Ak-Chin offers $2.6M to MUSD; $7.4M to city


May 7, 2013 - 10:50 pm
Mayor Christian Price, far right front row, announces Ak-Chin Indian Community gifts of $2.6 million to MUSD and $7.4 million to the city during Tuesday council meeting. Kyle Daly photo

The Ak-Chin Indian Community is making two generous offers to its next door neighbor.

During Tuesday’s Maricopa City Council meeting, Mayor Christian Price announced the tribal community will give a $2.6 million gift to the Maricopa Unified School District as well as offer $7.4 million to the city of Maricopa for the operation of a new aquatic center and recreation complex.

The surprise announcement came during Mayor Christian Price’s report to the public. It was not specified on the agenda.

During the announcement, Price was joined on stage by city council members, the school district superintendent, school district board members and Ak-Chin community leaders, including Tribal Council Chairman Louis Manuel, Jr.

Price announced the gifts separately, first addressing the donation to the school district and then money that would go toward the Copper Sky Recreation Complex.

“This is funding that is coming directly from our community,” Manuel said to the public after the announcement of the school district donation. “This is funding that drives resources and the development in our community that we are sharing with the city of Maricopa. So this is our money in the community that our membership are putting forward.”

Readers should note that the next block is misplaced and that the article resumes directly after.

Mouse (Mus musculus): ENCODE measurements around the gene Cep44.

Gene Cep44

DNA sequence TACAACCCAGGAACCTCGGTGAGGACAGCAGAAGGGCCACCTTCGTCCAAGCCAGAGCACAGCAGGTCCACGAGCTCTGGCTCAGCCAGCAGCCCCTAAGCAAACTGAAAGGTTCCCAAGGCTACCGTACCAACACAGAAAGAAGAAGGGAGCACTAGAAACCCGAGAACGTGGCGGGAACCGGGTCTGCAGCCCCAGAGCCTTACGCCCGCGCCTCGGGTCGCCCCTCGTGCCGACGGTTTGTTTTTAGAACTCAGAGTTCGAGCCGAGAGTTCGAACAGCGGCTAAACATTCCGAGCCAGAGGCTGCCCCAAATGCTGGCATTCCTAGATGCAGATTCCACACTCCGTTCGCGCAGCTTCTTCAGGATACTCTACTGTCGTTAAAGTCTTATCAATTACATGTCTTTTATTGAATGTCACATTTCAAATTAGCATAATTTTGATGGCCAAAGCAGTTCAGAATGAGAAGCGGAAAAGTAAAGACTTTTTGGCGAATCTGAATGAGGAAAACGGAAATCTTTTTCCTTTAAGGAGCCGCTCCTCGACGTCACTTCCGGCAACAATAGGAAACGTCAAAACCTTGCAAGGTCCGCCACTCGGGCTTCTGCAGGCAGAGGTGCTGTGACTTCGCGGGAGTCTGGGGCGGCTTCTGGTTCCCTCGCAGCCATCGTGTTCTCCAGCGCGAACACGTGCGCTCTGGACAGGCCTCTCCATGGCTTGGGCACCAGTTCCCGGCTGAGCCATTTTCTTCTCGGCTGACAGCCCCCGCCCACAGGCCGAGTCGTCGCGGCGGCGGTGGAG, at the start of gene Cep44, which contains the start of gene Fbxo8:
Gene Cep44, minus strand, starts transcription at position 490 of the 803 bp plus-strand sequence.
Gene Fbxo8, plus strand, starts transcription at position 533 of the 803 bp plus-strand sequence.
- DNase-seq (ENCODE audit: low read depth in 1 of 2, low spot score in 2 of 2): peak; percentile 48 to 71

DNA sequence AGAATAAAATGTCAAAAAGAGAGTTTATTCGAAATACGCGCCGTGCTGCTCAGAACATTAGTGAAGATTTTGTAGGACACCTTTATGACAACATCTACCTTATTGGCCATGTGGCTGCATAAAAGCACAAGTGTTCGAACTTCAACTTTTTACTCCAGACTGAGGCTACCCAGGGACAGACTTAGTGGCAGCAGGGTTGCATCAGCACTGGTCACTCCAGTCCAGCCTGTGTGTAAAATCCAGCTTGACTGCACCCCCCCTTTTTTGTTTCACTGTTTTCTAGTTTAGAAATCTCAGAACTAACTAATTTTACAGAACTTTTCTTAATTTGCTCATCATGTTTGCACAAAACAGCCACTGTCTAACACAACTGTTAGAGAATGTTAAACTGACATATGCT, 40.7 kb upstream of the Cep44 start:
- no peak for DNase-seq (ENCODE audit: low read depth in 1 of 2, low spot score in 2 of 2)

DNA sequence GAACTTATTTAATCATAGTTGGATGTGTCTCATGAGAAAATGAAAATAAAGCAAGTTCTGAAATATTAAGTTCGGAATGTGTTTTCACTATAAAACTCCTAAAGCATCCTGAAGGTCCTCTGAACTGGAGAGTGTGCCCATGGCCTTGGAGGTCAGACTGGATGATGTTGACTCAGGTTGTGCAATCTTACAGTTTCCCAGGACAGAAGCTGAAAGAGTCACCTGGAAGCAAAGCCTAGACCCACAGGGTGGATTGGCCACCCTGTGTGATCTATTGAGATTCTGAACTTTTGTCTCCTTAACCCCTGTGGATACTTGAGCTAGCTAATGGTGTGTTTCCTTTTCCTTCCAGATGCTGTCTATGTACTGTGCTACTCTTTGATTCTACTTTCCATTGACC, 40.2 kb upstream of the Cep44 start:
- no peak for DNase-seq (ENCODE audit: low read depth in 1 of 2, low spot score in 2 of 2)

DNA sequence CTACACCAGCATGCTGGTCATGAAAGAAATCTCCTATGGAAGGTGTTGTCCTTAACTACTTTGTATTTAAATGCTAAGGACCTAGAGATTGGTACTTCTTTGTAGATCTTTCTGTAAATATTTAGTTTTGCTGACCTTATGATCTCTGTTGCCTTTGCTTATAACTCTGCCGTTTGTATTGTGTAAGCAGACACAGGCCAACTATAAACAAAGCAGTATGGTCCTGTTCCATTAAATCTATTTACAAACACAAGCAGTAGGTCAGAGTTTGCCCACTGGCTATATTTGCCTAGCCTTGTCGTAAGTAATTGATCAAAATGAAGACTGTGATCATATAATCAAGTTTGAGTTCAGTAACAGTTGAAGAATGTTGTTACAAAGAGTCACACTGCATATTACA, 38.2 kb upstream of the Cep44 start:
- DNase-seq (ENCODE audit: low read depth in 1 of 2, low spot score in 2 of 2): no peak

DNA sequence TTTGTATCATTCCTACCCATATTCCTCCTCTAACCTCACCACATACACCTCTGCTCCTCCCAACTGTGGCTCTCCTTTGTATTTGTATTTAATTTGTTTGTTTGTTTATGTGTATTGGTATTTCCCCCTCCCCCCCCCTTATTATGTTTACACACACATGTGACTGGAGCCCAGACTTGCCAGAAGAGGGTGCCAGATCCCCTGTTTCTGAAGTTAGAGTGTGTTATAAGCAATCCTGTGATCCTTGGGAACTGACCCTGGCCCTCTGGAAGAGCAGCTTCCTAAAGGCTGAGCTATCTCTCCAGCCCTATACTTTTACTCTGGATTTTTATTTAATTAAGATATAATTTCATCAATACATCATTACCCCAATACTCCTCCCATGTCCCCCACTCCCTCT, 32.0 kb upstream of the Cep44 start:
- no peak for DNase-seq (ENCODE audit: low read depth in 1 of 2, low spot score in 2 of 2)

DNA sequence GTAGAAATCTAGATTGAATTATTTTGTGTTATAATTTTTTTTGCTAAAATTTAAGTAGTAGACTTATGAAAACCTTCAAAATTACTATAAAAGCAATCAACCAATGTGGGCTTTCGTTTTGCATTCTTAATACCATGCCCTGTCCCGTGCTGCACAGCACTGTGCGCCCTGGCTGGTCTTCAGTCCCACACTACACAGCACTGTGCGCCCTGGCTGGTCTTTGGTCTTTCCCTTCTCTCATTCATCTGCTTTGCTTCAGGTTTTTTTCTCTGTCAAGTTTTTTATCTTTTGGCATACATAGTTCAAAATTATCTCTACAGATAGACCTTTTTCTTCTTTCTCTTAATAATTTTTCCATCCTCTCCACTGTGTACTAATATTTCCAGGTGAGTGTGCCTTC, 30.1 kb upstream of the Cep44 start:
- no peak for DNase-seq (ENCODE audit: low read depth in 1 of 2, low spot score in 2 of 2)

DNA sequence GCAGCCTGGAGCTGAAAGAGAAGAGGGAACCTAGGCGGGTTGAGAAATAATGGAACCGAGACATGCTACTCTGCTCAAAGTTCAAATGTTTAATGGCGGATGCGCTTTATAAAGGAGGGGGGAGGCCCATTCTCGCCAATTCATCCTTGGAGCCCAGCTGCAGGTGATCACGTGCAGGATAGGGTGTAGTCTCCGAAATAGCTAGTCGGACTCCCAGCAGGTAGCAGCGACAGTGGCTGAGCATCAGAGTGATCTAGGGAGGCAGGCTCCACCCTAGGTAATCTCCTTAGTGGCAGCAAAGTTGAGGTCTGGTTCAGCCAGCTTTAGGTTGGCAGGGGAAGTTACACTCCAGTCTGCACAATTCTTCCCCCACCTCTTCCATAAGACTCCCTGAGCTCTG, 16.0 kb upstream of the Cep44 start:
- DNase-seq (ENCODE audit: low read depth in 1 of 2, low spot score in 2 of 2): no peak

The school district board has had to make tough decisions in recent months, including the possibility of closing a middle school, while facing a $1 million budget shortfall in the next school year.

Manuel said the district’s limited resources contributed to “a lot of concern” not only for Native American students but to all Maricopa students.

“It’s ideal for both communities,” Manuel said of the school district donation.

The Copper Sky Recreation Complex, a 52,000-square-foot multigenerational and aquatic center and 94-acre regional park, is under construction at John Wayne Parkway and Bowlin Road. The project, expected to be complete next year, is being funded with bond money that will be paid back through secondary property taxes.

Price said the funding to operate the center has never been in the city’s budget, and he said as an elected official, he’s a “little worried about that.”

The tentative fiscal year 2013-14 budget set for adoption next month includes a newly created special revenue fund for the operation of the center. The $7.4 million donation would be placed into that fund.

“The money that we propose is going to help them at least to get started and then develop and create a revenue stream from that point forward,” Manuel said.




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